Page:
Eliminating or extending time restraints (specifically for those with learning disabilities like dyslexia who may require additional time)
The final component of the candidate experience takes place once the applicant has landed the role: new employee onboarding.
Talent assessments can be used to gamify this first step in the employee’s training and development and to help them gauge how close they are to becoming fully competent and ready to work autonomously.
Say, for example, that the role you’re hiring for requires heavy use of generative AI, like ChatGPT.
You might use our Working with Generative AI test not only to establish a baseline during the job application process but also to monitor progress throughout onboarding.
The new employee can see themselves advance and progress each time they take the test and score a more impressive result.
Not every applicant is going to be a great fit for the role they’ve applied for (after all, only one can actually get the job).
But that doesn’t mean they might not be ideal for another role.
The results of your talent assessments help you improve the candidate experience by enabling you to recommend a more appropriate position instead of giving applications the message “Sorry, it's a no this time.”
For example, an applicant taking the Front Desk Receptionist test might score well on organizational skills but not be as adept at customer service.
So, you might recommend they apply instead for an internal administrative role.
And even if it’s not a fit right now, you can still keep these insights on file to reach out to potential candidates at a later point, a great strategy for recruiting passive candidates.
We know you’re eager to put those six strategies for improving the candidate experience into practice.
But before you dive in, here are a few final words of advice to bear in mind.
Regular communication is critical for a positive candidate experience.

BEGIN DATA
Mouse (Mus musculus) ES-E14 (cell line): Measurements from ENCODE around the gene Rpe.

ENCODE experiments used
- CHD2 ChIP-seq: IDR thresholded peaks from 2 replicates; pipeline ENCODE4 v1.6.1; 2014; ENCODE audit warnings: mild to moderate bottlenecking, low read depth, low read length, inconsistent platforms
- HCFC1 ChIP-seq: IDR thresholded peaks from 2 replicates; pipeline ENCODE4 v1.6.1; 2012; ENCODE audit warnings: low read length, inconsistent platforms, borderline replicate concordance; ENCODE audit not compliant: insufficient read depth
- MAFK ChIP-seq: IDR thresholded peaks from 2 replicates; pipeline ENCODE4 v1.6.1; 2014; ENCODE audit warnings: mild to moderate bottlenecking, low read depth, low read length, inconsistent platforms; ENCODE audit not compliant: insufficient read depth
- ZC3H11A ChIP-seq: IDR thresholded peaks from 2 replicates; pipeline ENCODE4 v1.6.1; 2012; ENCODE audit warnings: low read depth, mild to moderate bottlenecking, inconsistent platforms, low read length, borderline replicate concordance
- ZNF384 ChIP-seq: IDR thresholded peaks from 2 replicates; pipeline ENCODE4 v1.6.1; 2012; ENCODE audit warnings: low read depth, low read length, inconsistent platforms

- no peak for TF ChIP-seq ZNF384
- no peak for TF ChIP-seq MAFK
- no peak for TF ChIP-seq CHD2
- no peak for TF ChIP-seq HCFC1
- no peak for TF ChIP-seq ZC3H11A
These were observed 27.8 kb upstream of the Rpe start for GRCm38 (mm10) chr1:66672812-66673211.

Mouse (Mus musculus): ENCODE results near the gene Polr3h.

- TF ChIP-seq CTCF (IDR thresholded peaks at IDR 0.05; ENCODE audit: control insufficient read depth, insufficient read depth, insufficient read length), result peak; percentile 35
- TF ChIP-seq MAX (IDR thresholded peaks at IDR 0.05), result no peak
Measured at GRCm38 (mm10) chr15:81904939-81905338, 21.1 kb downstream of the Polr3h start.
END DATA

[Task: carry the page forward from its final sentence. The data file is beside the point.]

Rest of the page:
Few applicants are going to complain that you’ve contacted them too regularly, but we already know many job seekers report that being left in the dark is one of the most frustrating aspects of the application process.
Try to find the right balance between personalized communication and automation.
When you’re dealing with hundreds of applicants, it's impossible to respond to everyone personally. In this case, an automated email template of “We’ve received your application” or “Sorry, you didn’t make this shortlist this time” email is totally fine.
But in other scenarios, the human touch might be a better approach.
For example, if you’ve promised an applicant that you’ll get back to them in a week, but internal delays or approvals have put a delay on that plan, a quick, personalized note would go a long way – even if it’s a simple email or LinkedIn message.
One of the best ways to improve the quality of your candidate experience is to set the right expectations upfront.
Once an applicant has been shortlisted, it's a good practice to provide them with a quick rundown of what the process will look like going forward.
This can be in a short list form, such as:
Online talent assessment
Interview with the hiring manager
Interview with CEO
Final decision by [date]
This minimizes the number of “What’s next?” emails and texts you receive and prevent candidates from feeling like they’re in the dark.
When candidates don’t fully understand the “why” behind your approach to hiring, they’re less likely to engage with tasks like talent assessments and more likely to form a negative impression.